Saturday, September 8, 2012

The Saturday Brew: Westvleteren Blond

Exactly how I acquired a bottle of the most exclusive monk beer in Belgium must remain a secret. Suffice to say that some people's kindness and generosity extends far beyond the norm.

The Westvleteren Brewery was founded by the monks at the Trappist Abbey of Saint Sixtus in Westvleteren in 1838. It was the third Belgian Trappist brewery to commence production, after Rochefort (1595) and Westmalle (1836). Today there are seven breweries currently brewing and selling beer with the logo of the International Trappist Association, and all but one are located in Belgium. Out of all these, folks say, Westvleteren is the best.

Even though the beer has grown in popularity, production has remained at around 4 500 hectoliters a year since 1945. In comparison, the Trappist Breweries Westmalle and Chimay each have an annual output of over 120 000 hl. The reason for the small production at Westvleteren is that the beer is brewed with the single purpose of financing the day-to-day costs of running the abbey. All extra profits go to charity.

Because of the recent rise in popularity, the abbey has had to place some restrictions on the sale of its beer to ensure that as many people as possible are given the chance to enjoy the product. The beer can only be bought at the abbey itself, and you have to call to a special "beerphone" to make an advance reservation, specifying the type and amount you will buy. You can only buy one or two 24-bottle crates at a time, depending on the type of beer. The Westvleteren 12, the priciest and most highly treasured brew, can only be bought one crate at a time. Resale to third parties is highly discouraged. Customers have their phone number and license plate number registered, to ensure that they don't violate the obligatory 60-day waiting time between reservations. It's easy to understand why a man who brings home a crate of Westvleteren beer must feel like Jim Hawkins bringing home a sackful of gold at the end of Treasure Island.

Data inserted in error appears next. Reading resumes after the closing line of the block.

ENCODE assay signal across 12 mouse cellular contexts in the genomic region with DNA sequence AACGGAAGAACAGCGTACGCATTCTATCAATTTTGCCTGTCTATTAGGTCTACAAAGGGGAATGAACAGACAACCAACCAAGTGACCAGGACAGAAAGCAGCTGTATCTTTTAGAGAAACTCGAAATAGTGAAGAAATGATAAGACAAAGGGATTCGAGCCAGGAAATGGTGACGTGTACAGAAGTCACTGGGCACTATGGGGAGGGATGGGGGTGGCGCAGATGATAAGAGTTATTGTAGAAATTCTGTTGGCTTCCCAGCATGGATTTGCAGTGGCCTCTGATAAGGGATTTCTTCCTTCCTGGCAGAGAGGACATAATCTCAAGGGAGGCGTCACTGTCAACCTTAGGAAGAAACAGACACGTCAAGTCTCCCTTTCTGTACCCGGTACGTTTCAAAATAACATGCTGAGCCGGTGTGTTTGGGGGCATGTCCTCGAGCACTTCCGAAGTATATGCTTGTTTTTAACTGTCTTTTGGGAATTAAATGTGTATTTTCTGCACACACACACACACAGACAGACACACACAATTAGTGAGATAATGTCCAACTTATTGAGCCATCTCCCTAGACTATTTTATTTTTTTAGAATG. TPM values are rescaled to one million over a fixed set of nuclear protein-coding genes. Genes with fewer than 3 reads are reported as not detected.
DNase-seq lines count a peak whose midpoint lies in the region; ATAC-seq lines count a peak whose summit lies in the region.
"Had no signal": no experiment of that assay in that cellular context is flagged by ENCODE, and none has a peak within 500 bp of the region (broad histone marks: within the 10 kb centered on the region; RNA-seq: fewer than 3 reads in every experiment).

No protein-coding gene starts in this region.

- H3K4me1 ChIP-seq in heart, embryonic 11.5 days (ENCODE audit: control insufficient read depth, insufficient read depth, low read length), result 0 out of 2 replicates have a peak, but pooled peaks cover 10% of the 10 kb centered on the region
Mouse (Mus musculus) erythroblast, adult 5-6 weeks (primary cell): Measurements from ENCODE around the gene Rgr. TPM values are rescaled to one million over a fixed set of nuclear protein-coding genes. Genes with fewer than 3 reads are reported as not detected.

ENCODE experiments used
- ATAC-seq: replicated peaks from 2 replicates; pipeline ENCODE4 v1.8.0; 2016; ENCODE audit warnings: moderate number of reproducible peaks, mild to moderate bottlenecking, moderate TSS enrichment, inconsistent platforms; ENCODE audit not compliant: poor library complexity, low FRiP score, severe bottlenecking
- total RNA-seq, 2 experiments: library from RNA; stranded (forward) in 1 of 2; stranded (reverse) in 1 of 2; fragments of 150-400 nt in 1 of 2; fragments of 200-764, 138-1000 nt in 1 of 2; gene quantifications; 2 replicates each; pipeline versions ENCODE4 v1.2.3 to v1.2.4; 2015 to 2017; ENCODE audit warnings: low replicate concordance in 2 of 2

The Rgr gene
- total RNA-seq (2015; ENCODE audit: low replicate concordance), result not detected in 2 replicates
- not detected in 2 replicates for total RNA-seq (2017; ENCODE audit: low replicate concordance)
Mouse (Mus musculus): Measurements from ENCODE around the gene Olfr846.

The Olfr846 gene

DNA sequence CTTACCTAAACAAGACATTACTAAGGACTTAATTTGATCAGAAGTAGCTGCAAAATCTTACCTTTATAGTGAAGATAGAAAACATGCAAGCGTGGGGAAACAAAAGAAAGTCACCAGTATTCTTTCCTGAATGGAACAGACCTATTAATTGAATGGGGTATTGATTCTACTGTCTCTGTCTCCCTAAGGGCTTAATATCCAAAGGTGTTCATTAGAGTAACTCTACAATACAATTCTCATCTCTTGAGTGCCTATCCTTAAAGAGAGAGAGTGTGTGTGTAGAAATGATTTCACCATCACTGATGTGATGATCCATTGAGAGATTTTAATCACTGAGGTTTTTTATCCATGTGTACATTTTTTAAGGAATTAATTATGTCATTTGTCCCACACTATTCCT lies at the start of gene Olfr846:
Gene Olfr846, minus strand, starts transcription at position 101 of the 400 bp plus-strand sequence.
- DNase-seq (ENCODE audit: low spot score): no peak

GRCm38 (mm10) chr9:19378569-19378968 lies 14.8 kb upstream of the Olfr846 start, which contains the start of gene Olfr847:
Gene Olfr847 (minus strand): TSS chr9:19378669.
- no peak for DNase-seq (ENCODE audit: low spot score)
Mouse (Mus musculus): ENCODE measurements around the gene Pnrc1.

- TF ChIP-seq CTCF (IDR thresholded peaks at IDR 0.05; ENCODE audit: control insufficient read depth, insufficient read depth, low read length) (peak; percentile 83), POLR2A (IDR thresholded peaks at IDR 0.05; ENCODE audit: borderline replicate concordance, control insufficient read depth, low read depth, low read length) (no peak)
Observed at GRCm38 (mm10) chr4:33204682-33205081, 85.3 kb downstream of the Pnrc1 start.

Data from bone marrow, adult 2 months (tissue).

The three Westvleteren brews. From left to right: 12, 8,
and Blond, with Westvleteren 12 in the glass. (Source)

I could go on and on about the monastery, the brewery, the history, the countless times Westvleteren has been hailed as the best beer in the world... But let's get down to business. Let's get down to Westvleteren Blond.

I don't have a Westvleteren glass, but Wikimedia does.

As mentioned in my introduction to this column, I don't have the talent to write an interesting beer review. So instead, here's this week's crowdsourced review, from Goblinmunkey7 at Beer Advocate.


Appearance: Pale gold. Hazy. Head is tiny, bright-white and bubbly.

Smell: Heavy Belgian yeast. Clove an banana layered over a faint pepper note. Lemon and grass. Hay and bright melon. Yeast dominates and gives moderate ground to sweet pale malts. Esters. Apple.

Taste: Aggressive yeast from the start. Clove, banana and slight bubblegum. So much spice. Faint hints of lemon and pale malt, but it's all about the yeast. Aggressively Belgian. Slight hay and tons of fresh cut grass. Earthy. It's like a handful of spiced sand.

Mouthfeel: Light and dry. Moderate to high carbonation. Lingering yeast.

Overall: This is single-handedly the most Belgian beer I've ever tasted. Unrelenting and intense. Even though I'm not a fan of the style, this really shows how you craft it. Crazy flavor but nice and drinkable.

Read more reviews of Westvleteren Blond at beeradvocate.com

All I can say of my own experience is, I hope this wasn't my last bottle of Westvleteren Blond. I'm also looking forward to trying out the other two Westvleteren beers, if luck be a lady. After all, this is what makes Belgium Belgium.

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